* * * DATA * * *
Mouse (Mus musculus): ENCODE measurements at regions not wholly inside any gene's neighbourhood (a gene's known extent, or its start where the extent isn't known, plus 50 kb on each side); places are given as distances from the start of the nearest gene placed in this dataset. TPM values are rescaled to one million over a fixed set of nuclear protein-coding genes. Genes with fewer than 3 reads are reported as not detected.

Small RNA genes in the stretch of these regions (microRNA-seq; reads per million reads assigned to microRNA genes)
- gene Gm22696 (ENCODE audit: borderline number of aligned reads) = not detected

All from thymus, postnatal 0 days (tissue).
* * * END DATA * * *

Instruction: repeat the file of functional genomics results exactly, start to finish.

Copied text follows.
Mouse (Mus musculus): ENCODE measurements at regions not wholly inside any gene's neighbourhood (a gene's known extent, or its start where the extent isn't known, plus 50 kb on each side); places are given as distances from the start of the nearest gene placed in this dataset. TPM values are rescaled to one million over a fixed set of nuclear protein-coding genes. Genes with fewer than 3 reads are reported as not detected.

Small RNA genes in the stretch of these regions (microRNA-seq; reads per million reads assigned to microRNA genes)
- gene Gm22696 (ENCODE audit: borderline number of aligned reads) = not detected

All from thymus, postnatal 0 days (tissue).